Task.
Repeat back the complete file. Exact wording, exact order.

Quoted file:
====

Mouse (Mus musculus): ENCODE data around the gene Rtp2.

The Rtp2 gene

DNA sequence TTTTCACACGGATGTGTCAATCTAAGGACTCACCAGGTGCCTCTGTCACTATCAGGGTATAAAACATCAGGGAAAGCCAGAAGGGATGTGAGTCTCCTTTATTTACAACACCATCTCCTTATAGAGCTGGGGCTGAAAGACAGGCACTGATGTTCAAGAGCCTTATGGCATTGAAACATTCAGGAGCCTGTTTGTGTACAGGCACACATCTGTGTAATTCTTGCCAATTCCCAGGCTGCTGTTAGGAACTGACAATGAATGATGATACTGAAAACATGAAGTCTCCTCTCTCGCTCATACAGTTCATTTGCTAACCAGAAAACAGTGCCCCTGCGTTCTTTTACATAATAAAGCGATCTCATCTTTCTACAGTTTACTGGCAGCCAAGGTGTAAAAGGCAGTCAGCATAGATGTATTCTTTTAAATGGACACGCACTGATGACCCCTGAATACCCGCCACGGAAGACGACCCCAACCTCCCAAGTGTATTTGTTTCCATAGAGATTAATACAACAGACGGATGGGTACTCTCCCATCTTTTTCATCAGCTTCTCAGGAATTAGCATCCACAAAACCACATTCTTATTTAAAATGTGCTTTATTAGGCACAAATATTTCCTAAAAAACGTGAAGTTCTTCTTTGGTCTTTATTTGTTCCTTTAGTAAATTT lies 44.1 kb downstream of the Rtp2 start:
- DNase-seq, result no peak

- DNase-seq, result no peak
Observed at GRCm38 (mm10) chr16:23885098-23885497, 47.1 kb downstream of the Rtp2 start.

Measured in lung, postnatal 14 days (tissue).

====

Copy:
Mouse (Mus musculus): ENCODE data around the gene Rtp2.

The Rtp2 gene

DNA sequence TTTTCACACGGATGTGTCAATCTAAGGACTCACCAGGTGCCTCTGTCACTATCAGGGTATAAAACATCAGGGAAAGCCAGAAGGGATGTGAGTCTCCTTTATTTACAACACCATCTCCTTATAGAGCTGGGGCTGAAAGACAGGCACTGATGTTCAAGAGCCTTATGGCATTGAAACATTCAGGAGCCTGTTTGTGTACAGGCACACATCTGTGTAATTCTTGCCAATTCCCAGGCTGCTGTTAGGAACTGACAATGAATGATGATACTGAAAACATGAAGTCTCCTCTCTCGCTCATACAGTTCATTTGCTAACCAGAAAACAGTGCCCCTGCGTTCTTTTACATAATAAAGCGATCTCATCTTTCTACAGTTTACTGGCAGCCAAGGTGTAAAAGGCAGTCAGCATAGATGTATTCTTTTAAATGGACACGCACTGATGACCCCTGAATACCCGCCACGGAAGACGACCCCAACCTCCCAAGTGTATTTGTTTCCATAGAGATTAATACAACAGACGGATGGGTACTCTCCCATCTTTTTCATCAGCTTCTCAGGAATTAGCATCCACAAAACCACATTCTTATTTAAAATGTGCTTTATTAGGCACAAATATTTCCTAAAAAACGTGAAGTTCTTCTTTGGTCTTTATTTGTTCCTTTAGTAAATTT lies 44.1 kb downstream of the Rtp2 start:
- DNase-seq, result no peak

- DNase-seq, result no peak
Observed at GRCm38 (mm10) chr16:23885098-23885497, 47.1 kb downstream of the Rtp2 start.

Measured in lung, postnatal 14 days (tissue).